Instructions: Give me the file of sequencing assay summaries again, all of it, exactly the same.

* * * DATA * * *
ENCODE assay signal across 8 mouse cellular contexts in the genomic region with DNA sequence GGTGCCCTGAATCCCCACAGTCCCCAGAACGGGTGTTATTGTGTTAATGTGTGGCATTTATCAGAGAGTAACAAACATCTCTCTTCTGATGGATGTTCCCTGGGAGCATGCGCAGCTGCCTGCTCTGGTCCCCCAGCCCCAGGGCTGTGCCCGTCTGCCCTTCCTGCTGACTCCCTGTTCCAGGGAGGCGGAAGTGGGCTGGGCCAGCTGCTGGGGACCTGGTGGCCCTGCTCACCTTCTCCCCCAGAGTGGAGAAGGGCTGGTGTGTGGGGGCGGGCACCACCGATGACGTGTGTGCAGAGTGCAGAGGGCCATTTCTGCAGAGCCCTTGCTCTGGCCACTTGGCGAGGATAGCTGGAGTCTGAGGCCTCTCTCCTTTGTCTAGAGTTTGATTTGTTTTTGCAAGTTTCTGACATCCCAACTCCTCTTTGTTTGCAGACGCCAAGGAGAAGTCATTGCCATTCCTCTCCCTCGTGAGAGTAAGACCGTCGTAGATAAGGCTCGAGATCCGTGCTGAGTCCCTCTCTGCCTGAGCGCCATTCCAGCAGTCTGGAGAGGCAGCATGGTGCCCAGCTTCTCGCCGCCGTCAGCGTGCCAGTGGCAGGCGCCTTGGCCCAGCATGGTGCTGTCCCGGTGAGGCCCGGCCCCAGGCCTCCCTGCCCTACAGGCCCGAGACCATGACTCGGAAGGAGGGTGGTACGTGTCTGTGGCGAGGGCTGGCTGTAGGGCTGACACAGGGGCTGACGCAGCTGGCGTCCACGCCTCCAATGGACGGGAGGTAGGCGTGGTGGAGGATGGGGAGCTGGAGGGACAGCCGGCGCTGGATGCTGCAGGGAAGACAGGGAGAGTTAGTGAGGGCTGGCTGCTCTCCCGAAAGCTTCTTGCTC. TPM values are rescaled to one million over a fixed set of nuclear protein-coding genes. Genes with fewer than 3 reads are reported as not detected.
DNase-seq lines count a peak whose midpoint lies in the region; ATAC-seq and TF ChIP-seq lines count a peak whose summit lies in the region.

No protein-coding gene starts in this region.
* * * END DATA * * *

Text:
ENCODE assay signal across 8 mouse cellular contexts in the genomic region with DNA sequence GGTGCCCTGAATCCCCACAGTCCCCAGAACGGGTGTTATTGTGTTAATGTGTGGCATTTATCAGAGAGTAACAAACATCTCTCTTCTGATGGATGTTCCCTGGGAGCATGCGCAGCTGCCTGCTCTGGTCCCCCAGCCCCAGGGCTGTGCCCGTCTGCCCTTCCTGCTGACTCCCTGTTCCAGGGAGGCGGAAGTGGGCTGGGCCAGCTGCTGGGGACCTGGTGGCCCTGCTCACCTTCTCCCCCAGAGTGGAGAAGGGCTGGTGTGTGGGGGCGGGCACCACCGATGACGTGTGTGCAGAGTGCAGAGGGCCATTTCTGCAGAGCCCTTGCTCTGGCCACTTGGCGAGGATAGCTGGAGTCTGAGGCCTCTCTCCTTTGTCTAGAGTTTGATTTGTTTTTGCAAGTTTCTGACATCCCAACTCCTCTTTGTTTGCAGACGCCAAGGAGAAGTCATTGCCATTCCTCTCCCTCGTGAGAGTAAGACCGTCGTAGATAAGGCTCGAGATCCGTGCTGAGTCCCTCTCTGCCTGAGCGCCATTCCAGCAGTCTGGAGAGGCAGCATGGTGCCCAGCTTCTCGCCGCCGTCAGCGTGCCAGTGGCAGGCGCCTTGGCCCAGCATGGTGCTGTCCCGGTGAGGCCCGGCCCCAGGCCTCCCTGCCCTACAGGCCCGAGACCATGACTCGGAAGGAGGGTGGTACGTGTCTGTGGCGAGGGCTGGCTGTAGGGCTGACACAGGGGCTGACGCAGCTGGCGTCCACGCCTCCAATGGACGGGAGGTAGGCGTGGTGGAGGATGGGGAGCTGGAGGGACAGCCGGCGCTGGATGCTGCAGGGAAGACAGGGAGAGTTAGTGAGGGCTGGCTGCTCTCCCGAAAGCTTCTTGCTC. TPM values are rescaled to one million over a fixed set of nuclear protein-coding genes. Genes with fewer than 3 reads are reported as not detected.
DNase-seq lines count a peak whose midpoint lies in the region; ATAC-seq and TF ChIP-seq lines count a peak whose summit lies in the region.

No protein-coding gene starts in this region.